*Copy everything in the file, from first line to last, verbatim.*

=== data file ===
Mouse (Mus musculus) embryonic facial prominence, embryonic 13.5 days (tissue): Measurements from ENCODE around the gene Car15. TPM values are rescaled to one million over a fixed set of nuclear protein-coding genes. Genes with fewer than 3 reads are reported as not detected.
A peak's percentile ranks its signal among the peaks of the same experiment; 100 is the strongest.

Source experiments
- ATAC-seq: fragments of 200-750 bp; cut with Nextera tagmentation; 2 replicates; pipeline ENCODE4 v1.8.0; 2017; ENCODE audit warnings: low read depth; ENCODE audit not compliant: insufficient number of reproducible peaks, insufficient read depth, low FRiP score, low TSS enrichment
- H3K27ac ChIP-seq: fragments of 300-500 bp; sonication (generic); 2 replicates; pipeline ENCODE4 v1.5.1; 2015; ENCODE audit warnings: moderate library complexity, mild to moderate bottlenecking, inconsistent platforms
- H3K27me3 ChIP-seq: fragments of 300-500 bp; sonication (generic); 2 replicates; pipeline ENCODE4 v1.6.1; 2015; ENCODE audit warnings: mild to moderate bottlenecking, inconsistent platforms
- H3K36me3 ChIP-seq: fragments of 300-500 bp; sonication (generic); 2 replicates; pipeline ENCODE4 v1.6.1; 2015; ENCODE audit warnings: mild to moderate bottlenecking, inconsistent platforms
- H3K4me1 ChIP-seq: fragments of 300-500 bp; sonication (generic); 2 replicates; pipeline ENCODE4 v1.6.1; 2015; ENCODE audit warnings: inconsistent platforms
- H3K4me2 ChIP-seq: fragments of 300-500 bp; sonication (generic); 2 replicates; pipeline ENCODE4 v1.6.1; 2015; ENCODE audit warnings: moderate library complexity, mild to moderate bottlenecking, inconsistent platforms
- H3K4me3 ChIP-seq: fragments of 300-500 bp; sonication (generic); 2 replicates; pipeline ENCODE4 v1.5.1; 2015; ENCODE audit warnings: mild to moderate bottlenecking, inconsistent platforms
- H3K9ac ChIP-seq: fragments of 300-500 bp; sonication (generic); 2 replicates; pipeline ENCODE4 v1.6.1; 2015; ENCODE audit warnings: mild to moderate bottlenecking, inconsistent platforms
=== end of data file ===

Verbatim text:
Mouse (Mus musculus) embryonic facial prominence, embryonic 13.5 days (tissue): Measurements from ENCODE around the gene Car15. TPM values are rescaled to one million over a fixed set of nuclear protein-coding genes. Genes with fewer than 3 reads are reported as not detected.
A peak's percentile ranks its signal among the peaks of the same experiment; 100 is the strongest.

Source experiments
- ATAC-seq: fragments of 200-750 bp; cut with Nextera tagmentation; 2 replicates; pipeline ENCODE4 v1.8.0; 2017; ENCODE audit warnings: low read depth; ENCODE audit not compliant: insufficient number of reproducible peaks, insufficient read depth, low FRiP score, low TSS enrichment
- H3K27ac ChIP-seq: fragments of 300-500 bp; sonication (generic); 2 replicates; pipeline ENCODE4 v1.5.1; 2015; ENCODE audit warnings: moderate library complexity, mild to moderate bottlenecking, inconsistent platforms
- H3K27me3 ChIP-seq: fragments of 300-500 bp; sonication (generic); 2 replicates; pipeline ENCODE4 v1.6.1; 2015; ENCODE audit warnings: mild to moderate bottlenecking, inconsistent platforms
- H3K36me3 ChIP-seq: fragments of 300-500 bp; sonication (generic); 2 replicates; pipeline ENCODE4 v1.6.1; 2015; ENCODE audit warnings: mild to moderate bottlenecking, inconsistent platforms
- H3K4me1 ChIP-seq: fragments of 300-500 bp; sonication (generic); 2 replicates; pipeline ENCODE4 v1.6.1; 2015; ENCODE audit warnings: inconsistent platforms
- H3K4me2 ChIP-seq: fragments of 300-500 bp; sonication (generic); 2 replicates; pipeline ENCODE4 v1.6.1; 2015; ENCODE audit warnings: moderate library complexity, mild to moderate bottlenecking, inconsistent platforms
- H3K4me3 ChIP-seq: fragments of 300-500 bp; sonication (generic); 2 replicates; pipeline ENCODE4 v1.5.1; 2015; ENCODE audit warnings: mild to moderate bottlenecking, inconsistent platforms
- H3K9ac ChIP-seq: fragments of 300-500 bp; sonication (generic); 2 replicates; pipeline ENCODE4 v1.6.1; 2015; ENCODE audit warnings: mild to moderate bottlenecking, inconsistent platforms